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To Serve and Be Served: A Once in a Lifetime Transaction

Blog Contributor Buyers, Customer Service, Personal Fulfillment, Veterans Affairs 18 Comments

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Christian Zarif

By Christian Zarif

I almost didn’t answer my phone. I was in San Francisco for our national REALTOR® convention and rushing to get out of my room to an engagement (running 5 minutes late, of course). The strange number called twice in a row so I figured it must be urgent. When I answered, I could hardly make out the gurgled voice on the other end. I understood that the caller was inquiring about my new listing. I later learned the caller, Richard, had suffered a stroke a few years ago that affected his speech, among other things. I made out most of what he told me: He and his wife were interested in seeing the home I had listed as well as a few others in the area. They had called four other agents and all of them either wouldn’t return his calls or refused to show them any homes since they didn’t have a pre-approval letter. He was positive he could get a loan and was approved for a VA loan, but just waiting on his eligibility paperwork. I told him I was out of town until Monday but would be happy to set up a time Tuesday to show them homes.

Over the course of the weekend they called a handful of times to make sure I was still willing to meet them…you could hear the strained optimism in their voices. Each time they called, they had eliminated another home (they drove by all of them daily). We were down to only seeing one: my listing.

Tuesday rolled around and having just arrived back in town, you can imagine how insane my calendar looked that day. Driving the 45 minutes each way to show them one house wasn’t ideal, but I made it work.

Richard and Connie

The first time I met Richard and Connie in person I couldn’t put my finger on it, but I knew there something absolutely special about them.  At 70 years young, they still had the twinkle of first time buyers. I spent about an hour with them (much longer than I had planned given the home was a small three bed/two bath ranch). They wanted to check out every nook and cranny. I learned they had owned a home about 10 years ago but the neighborhood had become overrun with a gang. After pouring everything they had into that home to fix it up, they were forced, by gun point out of their home in the middle of the night and told to never return unless they wanted to be shot. They had lost everything. I also learned that Richard had served in Vietnam and was a POW. And Connie shared with me a picture of their 40 lb. cat…Baxter. They had moved into a local retirement community about a year ago to be near Richard’s ailing mother. She passed away last Fall and they decided it was time to live out their American Dream and buy a house they could enjoy in their golden years. One problem: they had very little money and a fixed income. However, they had done the math and knew owning a home was far less expensive than the outrageous rent they were paying (in the end, they are saving almost $900 a month!).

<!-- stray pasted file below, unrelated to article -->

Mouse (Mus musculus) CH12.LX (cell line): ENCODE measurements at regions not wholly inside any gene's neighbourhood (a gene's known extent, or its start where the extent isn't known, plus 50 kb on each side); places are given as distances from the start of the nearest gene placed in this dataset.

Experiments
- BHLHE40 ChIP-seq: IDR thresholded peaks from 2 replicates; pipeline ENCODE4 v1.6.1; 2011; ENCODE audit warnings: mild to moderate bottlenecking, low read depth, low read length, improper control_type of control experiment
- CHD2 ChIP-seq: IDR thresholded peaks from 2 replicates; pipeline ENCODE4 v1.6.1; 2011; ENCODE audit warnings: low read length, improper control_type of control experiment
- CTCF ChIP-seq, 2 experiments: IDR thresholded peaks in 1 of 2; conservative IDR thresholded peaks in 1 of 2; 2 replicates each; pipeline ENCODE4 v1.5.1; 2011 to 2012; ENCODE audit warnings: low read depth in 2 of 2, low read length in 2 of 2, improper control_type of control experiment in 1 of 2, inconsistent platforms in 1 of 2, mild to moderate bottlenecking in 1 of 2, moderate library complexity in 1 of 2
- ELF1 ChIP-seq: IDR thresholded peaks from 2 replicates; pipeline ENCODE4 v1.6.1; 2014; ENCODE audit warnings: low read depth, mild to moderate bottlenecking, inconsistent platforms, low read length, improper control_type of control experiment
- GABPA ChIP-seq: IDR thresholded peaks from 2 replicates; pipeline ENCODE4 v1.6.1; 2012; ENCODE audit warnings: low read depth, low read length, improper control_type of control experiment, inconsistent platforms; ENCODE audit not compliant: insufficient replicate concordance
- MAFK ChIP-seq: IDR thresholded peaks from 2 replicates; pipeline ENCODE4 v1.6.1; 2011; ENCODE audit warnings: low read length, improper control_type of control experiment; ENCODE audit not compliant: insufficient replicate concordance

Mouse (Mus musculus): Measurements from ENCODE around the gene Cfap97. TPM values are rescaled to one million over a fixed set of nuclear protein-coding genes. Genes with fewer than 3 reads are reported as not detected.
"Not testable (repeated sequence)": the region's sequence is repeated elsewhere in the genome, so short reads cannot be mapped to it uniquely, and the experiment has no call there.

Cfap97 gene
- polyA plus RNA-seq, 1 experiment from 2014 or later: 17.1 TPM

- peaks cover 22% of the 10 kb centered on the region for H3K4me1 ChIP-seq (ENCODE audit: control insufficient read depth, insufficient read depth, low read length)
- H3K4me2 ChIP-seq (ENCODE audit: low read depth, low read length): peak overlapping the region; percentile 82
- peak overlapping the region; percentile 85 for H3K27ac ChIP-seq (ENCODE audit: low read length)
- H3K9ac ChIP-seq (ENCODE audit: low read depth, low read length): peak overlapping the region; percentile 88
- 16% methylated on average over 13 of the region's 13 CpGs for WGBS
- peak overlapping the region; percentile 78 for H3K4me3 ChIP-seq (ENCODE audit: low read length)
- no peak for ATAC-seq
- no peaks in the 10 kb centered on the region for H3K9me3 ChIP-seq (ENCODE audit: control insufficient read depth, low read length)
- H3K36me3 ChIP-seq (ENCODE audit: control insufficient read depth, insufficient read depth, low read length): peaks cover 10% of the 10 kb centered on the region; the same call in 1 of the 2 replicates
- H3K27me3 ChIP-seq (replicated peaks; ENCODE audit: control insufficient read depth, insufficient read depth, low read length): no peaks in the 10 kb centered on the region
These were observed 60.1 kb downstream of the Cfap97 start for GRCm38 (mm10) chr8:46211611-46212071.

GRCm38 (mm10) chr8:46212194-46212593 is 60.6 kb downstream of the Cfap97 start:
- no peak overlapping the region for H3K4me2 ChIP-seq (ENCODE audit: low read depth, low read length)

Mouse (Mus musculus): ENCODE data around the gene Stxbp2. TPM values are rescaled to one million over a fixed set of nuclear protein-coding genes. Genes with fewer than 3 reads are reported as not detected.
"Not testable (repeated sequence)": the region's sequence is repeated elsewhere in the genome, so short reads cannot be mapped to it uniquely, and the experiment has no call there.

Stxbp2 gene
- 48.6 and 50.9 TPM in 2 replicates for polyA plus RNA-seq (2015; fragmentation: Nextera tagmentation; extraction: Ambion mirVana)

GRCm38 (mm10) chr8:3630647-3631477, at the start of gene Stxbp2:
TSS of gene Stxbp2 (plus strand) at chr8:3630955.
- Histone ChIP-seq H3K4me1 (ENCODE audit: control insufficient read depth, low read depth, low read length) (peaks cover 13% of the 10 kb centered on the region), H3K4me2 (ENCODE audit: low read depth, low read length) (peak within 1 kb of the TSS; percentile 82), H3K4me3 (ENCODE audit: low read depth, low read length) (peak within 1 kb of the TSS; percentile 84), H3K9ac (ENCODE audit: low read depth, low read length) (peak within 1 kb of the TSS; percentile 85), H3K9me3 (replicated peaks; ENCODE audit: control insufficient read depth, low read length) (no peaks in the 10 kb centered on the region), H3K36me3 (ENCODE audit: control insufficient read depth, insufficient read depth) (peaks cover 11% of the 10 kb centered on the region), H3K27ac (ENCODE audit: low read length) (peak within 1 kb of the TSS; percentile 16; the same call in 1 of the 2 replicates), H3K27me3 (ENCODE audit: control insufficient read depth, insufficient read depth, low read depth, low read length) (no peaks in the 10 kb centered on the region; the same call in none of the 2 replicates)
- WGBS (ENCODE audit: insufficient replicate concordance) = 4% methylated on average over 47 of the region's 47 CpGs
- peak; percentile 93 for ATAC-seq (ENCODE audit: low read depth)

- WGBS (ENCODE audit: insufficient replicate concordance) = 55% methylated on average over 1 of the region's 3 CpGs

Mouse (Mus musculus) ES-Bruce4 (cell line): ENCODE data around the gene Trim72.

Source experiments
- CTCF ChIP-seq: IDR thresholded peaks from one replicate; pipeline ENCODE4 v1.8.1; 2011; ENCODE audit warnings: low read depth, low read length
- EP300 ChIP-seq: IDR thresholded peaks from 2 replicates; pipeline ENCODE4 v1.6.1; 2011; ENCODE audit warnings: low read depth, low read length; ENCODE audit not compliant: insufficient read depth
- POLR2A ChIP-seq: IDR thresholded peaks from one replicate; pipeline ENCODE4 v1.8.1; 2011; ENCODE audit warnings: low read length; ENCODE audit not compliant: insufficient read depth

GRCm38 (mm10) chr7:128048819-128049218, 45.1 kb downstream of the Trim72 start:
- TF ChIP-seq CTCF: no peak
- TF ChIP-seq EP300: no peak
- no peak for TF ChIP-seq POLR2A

We talked every day after I met them. They had fallen in the love with the home. It offered the wheelchair access he would someday need, the yard he yearned for and it had a large finished walk-out basement Connie could use to continue offering quilting classes to her friends at the retirement home. I had urged them to go ahead and speak to a bank or lender to start the pre-approval process. Richard was sure his VA paperwork would come any day and was certain he needed it before starting a conversation with the bank. Richard and Connie live in a paper world. They don’t have cell phones, don’t own a computer and certainly don’t have Internet access/or web-a-ma-thingy knowledge. They needed paper in their hands. His eligibility paperwork had gone missing in their last move and they were patiently waiting for it to arrive in the mail (and I’m pretty sure as I write this, they are still waiting for it in the mail. We figured out a way around it).

While they waited, my seller received another offer. Being close to full price and a 30 day escrow, the seller had no reason not to take it. I called Richard and Connie to break the news to them. You can imagine their devastation. We still spoke about once a week. They would call to see if the deal had fallen through since the sign was still in the yard. Every week I explained to them it was set to close on December 20th and the sign would be up until it does. December 20th came and went without a closing due to some issues on the loan side.

I had been in touch with Richard and Connie to let them know the home might become available again. Sure enough it went back into “active” status on Saturday. I met them at the home on Sunday so they could take some more measurements and one more look around. I urged them again to talk to a lender and get that ball rolling. This time they took me seriously. Monday afternoon they called from the lender’s office. They were pre-approved and ready to write an offer. Since they don’t do highways and certainly don’t have GPS, I offered to come to them. In an effort not to make this story a mini-novel, I’ll save the details of the hysterical story about me driving around the city of Lee’s Summit for an hour trying to find the “Lakeside Grill” only to learn it was the name of the cafeteria attached to their apartment building.